Growth and fairness agenda key to driving productivity growth and long-term prosperity
The economic destruction and dislocation wrought by the COVID-19 pandemic and other world events has created conditions that are ripe for finally realising the full potential of the Fourth Industrial Revolution, according to TPI Research Fellow Martin Fleming.
In his new book Breakthrough: A Growth Revolution, Fleming argues that the psychological pressures resulting from COVID and a potential recession could drive more change in the global economy than we’ve seen in more than half a century.
In particular, worker-led trends such as the ‘great resignation’ and ‘quiet quitting’ are creating a pressing need for government and business leaders to dramatically re-think their strategies for driving growth and productivity.
“Workers are taking into their own hands actions necessary for them to move into job roles that better serve their personal needs,” Fleming notes. “They want to find roles that offer better career opportunities, better work-life balance, and better compensation. Over the past 12-18 months, employees have been more active and more aggressive in driving change and transformation as a result of the psychological pressures coming out of the pandemic.”
Industrial revolutions: how the past influences the future
In Breakthrough, Fleming, IBM’s former Chief Economist and Chief Analytics Officer, looks at the underlying economics of industrial revolutions to understand what is necessary to realise stronger economic and productivity growth in the period ahead.
Table is from Martin Fleming’s paper ‘Productivity Growth and Capital Deepening in the Fourth Industrial Revolution’, TPI Working Paper 010, September 2021.
His framework for economic change is:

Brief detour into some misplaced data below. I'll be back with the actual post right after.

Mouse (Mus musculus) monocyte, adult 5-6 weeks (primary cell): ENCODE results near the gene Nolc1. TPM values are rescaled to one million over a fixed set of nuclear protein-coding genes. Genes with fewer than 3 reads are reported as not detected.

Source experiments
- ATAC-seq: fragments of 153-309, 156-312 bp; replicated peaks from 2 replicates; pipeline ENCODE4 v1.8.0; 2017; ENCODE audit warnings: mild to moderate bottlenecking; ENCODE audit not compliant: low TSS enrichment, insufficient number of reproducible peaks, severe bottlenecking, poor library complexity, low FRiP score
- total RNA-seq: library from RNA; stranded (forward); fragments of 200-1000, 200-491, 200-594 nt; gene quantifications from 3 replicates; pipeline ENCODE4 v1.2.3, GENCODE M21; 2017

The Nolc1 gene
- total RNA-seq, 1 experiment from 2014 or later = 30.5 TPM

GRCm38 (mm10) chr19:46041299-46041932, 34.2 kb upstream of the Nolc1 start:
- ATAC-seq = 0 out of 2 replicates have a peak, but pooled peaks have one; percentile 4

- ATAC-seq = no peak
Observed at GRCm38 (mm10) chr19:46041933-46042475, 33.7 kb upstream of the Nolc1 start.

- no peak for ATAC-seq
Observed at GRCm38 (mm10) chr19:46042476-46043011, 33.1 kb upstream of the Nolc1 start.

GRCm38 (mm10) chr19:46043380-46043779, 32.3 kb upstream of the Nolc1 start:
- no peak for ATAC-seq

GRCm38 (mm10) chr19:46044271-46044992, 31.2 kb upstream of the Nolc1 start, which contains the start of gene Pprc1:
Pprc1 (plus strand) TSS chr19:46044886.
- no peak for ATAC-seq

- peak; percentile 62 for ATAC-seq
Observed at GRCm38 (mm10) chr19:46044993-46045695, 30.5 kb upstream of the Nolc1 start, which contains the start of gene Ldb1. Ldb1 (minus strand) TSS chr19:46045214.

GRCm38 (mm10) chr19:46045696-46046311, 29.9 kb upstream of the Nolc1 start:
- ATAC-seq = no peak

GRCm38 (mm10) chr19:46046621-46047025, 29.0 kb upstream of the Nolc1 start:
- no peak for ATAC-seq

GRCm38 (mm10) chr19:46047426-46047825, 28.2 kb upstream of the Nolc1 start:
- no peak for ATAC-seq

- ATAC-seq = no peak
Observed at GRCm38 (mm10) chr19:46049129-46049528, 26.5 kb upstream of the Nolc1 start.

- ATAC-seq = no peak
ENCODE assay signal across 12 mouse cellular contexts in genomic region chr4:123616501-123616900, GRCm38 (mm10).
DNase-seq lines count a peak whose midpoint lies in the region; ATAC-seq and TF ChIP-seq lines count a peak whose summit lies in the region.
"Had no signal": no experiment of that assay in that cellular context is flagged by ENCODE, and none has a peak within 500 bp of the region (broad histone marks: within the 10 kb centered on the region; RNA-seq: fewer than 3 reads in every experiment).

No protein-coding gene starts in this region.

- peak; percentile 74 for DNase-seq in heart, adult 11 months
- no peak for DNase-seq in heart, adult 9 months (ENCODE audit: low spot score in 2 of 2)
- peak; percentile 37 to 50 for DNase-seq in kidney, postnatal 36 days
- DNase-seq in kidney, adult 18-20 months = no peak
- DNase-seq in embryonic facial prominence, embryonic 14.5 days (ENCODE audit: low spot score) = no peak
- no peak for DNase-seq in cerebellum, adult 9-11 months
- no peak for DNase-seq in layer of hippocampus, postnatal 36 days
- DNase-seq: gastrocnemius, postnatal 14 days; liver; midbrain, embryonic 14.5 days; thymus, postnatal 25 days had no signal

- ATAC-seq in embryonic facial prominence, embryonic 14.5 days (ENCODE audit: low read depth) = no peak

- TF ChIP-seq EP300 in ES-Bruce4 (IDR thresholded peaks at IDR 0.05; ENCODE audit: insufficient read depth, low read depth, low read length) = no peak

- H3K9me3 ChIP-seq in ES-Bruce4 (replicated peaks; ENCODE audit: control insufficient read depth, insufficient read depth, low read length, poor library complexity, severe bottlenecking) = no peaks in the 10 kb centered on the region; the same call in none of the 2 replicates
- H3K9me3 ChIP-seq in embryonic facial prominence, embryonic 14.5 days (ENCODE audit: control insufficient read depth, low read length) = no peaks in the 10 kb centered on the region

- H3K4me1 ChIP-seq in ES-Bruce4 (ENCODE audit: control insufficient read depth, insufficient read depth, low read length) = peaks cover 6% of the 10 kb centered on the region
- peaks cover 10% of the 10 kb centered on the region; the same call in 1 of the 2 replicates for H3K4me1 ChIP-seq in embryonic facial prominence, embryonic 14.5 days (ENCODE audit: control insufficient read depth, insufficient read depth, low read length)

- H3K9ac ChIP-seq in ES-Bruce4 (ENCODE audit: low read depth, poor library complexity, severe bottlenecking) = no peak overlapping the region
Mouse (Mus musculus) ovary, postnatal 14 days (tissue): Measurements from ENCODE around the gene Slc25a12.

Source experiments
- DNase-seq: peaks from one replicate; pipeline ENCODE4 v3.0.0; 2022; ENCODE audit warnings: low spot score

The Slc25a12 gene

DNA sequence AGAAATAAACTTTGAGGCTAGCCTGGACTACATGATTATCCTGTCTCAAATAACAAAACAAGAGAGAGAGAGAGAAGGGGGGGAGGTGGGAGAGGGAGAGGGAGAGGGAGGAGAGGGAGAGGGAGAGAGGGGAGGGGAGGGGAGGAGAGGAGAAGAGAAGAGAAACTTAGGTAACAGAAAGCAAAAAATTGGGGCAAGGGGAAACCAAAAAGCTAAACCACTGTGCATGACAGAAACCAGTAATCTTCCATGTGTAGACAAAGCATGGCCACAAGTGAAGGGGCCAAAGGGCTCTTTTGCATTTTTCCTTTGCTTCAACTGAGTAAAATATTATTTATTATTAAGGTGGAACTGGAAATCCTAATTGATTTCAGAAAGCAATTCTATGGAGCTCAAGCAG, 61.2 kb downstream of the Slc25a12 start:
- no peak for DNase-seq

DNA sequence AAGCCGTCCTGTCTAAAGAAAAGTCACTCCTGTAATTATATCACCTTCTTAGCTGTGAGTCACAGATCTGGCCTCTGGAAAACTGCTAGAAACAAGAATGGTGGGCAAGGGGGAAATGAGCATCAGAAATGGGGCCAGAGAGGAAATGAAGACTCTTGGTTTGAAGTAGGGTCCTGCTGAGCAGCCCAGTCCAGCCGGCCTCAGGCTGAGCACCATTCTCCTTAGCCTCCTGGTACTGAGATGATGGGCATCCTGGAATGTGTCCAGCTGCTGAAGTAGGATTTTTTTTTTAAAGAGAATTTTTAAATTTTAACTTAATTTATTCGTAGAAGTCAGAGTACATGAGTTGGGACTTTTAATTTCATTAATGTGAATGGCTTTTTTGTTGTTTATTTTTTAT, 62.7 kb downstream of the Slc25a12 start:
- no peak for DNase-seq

- Understanding where we are at any point in time over decades-long industrial revolutions compared with previous revolutions
- Knowing the conditions necessary for stronger growth by understanding the economic logic of industrial revolution
- Implementing a ‘Growth and Fairness Agenda’ of actions and policies necessary for the realisation of stronger and more equitable growth
At this stage in the Fourth Industrial Revolution (which started with the advent of the microprocessor in 1971), the world has broadly adopted electronics, semiconductors, and information technology. However, Fleming argues that business has yet to realise the full benefits of the age of information and telecommunications.
“As much progress as we’ve seen over the past 50 years, the applications adopted by business — human resource systems, inventory systems, and so on – remain relatively simple and straightforward,” Fleming says. “Sure, the way we operate and manage offices is different today than it used to be — but the real question we need to answer is: ‘What are the much larger benefits of technology that might be available in the period ahead?’”
The AI revolution
In Breakthrough, Fleming posits that the great untapped technology is Artificial Intelligence (AI). “My hypothesis is that in order to realize much greater benefits we need to see the technology further simplify to enable knowledge diffusion and absorptive capacity,” Fleming explains. “Smaller firms need to be able to take advantage of the capabilities available to huge corporations and governments. That takes time — it doesn’t happen overnight.”